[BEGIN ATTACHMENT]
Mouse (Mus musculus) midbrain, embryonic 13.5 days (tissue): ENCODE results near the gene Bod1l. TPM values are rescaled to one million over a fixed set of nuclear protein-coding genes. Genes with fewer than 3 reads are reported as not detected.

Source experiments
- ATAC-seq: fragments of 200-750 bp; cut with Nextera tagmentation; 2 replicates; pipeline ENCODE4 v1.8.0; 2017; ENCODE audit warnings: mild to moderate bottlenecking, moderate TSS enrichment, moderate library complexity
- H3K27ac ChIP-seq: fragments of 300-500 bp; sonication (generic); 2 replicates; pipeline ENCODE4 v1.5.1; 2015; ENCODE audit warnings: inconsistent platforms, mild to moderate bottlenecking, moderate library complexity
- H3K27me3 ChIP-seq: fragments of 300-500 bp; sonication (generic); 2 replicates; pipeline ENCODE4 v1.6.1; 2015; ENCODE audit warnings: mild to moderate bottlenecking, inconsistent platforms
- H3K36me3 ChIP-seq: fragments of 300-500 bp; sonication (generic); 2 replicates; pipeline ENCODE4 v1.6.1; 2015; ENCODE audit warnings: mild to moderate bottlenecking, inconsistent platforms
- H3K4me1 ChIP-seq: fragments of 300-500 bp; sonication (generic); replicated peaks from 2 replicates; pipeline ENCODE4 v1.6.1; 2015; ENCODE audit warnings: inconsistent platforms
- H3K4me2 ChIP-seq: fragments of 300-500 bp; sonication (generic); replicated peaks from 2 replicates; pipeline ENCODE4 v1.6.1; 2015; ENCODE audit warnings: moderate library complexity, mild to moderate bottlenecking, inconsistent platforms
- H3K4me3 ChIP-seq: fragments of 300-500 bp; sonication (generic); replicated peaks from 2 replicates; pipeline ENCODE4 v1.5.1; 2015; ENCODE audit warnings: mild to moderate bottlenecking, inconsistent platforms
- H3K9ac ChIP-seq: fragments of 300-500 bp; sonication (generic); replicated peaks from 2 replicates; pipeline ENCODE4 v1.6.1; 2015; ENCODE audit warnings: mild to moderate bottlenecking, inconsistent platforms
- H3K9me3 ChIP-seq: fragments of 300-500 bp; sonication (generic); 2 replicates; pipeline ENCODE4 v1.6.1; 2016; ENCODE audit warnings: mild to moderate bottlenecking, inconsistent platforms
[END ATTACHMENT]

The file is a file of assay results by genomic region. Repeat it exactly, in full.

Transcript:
Mouse (Mus musculus) midbrain, embryonic 13.5 days (tissue): ENCODE results near the gene Bod1l. TPM values are rescaled to one million over a fixed set of nuclear protein-coding genes. Genes with fewer than 3 reads are reported as not detected.

Source experiments
- ATAC-seq: fragments of 200-750 bp; cut with Nextera tagmentation; 2 replicates; pipeline ENCODE4 v1.8.0; 2017; ENCODE audit warnings: mild to moderate bottlenecking, moderate TSS enrichment, moderate library complexity
- H3K27ac ChIP-seq: fragments of 300-500 bp; sonication (generic); 2 replicates; pipeline ENCODE4 v1.5.1; 2015; ENCODE audit warnings: inconsistent platforms, mild to moderate bottlenecking, moderate library complexity
- H3K27me3 ChIP-seq: fragments of 300-500 bp; sonication (generic); 2 replicates; pipeline ENCODE4 v1.6.1; 2015; ENCODE audit warnings: mild to moderate bottlenecking, inconsistent platforms
- H3K36me3 ChIP-seq: fragments of 300-500 bp; sonication (generic); 2 replicates; pipeline ENCODE4 v1.6.1; 2015; ENCODE audit warnings: mild to moderate bottlenecking, inconsistent platforms
- H3K4me1 ChIP-seq: fragments of 300-500 bp; sonication (generic); replicated peaks from 2 replicates; pipeline ENCODE4 v1.6.1; 2015; ENCODE audit warnings: inconsistent platforms
- H3K4me2 ChIP-seq: fragments of 300-500 bp; sonication (generic); replicated peaks from 2 replicates; pipeline ENCODE4 v1.6.1; 2015; ENCODE audit warnings: moderate library complexity, mild to moderate bottlenecking, inconsistent platforms
- H3K4me3 ChIP-seq: fragments of 300-500 bp; sonication (generic); replicated peaks from 2 replicates; pipeline ENCODE4 v1.5.1; 2015; ENCODE audit warnings: mild to moderate bottlenecking, inconsistent platforms
- H3K9ac ChIP-seq: fragments of 300-500 bp; sonication (generic); replicated peaks from 2 replicates; pipeline ENCODE4 v1.6.1; 2015; ENCODE audit warnings: mild to moderate bottlenecking, inconsistent platforms
- H3K9me3 ChIP-seq: fragments of 300-500 bp; sonication (generic); 2 replicates; pipeline ENCODE4 v1.6.1; 2016; ENCODE audit warnings: mild to moderate bottlenecking, inconsistent platforms